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Editorial: Showtime

Mr Modi’s critics have alleged, not without reason, that his meeting the Pope was yet another attempt on the part of the prime minister to reap political dividends
Prime Minister Narendra Modi meets Pope Francis at the Vatican City.
Prime Minister Narendra Modi meets Pope Francis at the Vatican City.
PTI Photo

The Editorial Board   |   Published 02.11.21, 01:47 AM

Politics is rich in symbolism. But not every symbolic act is meaningful. Consider Narendra Modi’s warm meeting with the Pope during which the prime minister invited the papal head to India. Mr Modi’s critics have alleged, not without reason, that this was yet another attempt on the part of the prime minister to reap political dividends. Perhaps the timing of the visit bares the real intentions. The Bharatiya Janata Party is headed for an electoral battle in Goa where Catholics account for a quarter of the electorate. Mr Modi’s party will not be able to brush away the allegation of optics for another reason: India’s religious minorities, including Christians, have borne the brunt of an orchestrated attack at the hands of an ascendant culture of majoritarianism on Mr Modi’s watch. In Chhattisgarh, a state with a sizable Christian population, attacks on pastors by using the convenient bogey of conversion are not unheard of. Karnataka recently ordered a survey on churches, fuelling anxieties of persecution of Christians. A cynical BJP has, however, been mindful of mellowing its rhetoric of conversion in other states where it needs the support of Christians for political reasons. In Kerala, the party has been accused of being receptive to the concerns of the community to wean it away from its political rivals. In India’s Northeast, where the BJP is in power in several states, either on its own or as part of alliances, targeted assaults on Christians are rare. This new front opened by engineered hatred in other parts of the country has led to a precipitous decline in India’s performance on the religious freedom index: the United States Commission on International Religious Freedom put India on the list of ‘countries of particular concern’ on account of violations of religious freedoms. Significantly, among the gifts that Mr Modi received from the pontiff was a document on human fraternity: there can be no ambiguity about the symbolic import of this act.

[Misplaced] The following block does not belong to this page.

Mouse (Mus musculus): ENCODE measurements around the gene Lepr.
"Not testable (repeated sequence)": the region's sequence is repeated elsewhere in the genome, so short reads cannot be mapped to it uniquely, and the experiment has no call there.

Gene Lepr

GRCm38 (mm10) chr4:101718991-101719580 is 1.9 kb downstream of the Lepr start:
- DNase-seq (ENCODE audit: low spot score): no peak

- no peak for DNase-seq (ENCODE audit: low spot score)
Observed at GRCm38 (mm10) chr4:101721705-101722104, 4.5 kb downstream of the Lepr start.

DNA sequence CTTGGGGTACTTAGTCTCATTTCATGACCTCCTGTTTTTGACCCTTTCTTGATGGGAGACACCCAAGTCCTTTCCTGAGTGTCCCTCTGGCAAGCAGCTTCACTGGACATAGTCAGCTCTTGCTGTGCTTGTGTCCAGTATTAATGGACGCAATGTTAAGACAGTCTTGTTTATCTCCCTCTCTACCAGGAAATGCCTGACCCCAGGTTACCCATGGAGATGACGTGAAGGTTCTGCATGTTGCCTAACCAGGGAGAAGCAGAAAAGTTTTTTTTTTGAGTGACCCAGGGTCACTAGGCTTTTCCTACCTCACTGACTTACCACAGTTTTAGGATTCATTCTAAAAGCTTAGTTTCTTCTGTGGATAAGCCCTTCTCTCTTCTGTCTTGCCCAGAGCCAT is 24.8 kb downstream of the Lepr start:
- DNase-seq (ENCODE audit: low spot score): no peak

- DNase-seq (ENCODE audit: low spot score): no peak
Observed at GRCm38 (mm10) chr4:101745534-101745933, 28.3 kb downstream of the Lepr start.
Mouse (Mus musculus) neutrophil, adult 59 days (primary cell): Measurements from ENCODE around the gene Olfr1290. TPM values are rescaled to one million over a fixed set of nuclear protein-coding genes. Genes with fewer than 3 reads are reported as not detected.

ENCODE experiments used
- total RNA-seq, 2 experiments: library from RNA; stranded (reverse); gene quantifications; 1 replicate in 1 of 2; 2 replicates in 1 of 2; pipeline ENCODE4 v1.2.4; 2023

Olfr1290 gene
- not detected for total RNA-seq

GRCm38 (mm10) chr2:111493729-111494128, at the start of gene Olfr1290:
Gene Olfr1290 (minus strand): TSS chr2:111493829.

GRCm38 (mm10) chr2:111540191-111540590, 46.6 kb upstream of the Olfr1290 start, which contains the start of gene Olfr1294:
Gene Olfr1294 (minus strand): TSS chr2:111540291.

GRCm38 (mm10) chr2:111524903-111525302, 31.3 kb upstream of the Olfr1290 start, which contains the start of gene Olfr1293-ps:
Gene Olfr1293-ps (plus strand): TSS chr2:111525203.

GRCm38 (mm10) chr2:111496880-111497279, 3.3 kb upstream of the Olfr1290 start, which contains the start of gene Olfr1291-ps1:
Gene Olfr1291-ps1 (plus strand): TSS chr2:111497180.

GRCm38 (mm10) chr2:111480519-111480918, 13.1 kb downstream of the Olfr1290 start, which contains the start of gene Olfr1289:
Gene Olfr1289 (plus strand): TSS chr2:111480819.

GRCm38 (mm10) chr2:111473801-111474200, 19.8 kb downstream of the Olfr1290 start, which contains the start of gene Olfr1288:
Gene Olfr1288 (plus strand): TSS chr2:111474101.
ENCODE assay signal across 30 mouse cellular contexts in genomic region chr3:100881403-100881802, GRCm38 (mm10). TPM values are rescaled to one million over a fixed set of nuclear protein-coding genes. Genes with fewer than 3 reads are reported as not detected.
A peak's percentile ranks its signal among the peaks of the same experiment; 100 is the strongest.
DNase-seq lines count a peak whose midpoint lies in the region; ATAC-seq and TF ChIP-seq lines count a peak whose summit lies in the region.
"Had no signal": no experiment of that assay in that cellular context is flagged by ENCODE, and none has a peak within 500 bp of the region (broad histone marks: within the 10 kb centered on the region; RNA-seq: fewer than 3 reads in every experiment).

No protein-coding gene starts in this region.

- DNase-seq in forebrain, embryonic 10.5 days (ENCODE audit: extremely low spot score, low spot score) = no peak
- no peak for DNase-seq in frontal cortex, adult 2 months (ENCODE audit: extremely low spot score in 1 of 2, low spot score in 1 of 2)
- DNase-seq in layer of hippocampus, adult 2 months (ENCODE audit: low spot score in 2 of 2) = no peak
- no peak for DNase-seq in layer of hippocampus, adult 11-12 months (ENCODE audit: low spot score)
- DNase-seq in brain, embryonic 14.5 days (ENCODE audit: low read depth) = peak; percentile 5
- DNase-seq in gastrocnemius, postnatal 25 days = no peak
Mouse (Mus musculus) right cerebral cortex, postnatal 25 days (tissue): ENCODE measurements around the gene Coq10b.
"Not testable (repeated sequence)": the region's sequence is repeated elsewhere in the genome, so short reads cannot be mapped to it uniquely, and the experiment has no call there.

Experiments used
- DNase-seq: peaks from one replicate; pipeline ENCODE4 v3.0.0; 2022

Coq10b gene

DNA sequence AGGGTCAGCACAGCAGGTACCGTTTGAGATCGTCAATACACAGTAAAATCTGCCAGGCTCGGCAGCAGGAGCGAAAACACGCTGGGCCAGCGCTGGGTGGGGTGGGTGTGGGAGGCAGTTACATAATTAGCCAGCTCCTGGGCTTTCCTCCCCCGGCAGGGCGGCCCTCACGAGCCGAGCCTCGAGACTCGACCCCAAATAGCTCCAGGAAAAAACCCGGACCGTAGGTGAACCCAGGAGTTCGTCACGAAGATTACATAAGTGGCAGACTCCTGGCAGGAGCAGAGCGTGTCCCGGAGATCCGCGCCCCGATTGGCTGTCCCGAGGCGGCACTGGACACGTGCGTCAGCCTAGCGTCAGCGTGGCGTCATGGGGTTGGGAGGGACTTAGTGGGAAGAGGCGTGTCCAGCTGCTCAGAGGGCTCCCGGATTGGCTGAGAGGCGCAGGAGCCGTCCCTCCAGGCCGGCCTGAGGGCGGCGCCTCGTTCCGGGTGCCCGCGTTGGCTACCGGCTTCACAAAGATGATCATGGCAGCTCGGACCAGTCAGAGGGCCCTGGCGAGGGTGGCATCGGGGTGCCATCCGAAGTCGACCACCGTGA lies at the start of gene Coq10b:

Mr Modi’s task is clear. As the elected leader of a pluralist republic, he must direct his government towards soothing the frayed nerves of India’s religious minorities and work for their material and social assimilation. The principal hindrance he faces is the ideological mooring of the sangh parivar. Ironically, Mr Modi commands the mandate to transcend narrow ideological imperatives and forge a new coalition of bonhomie among India’s faiths.



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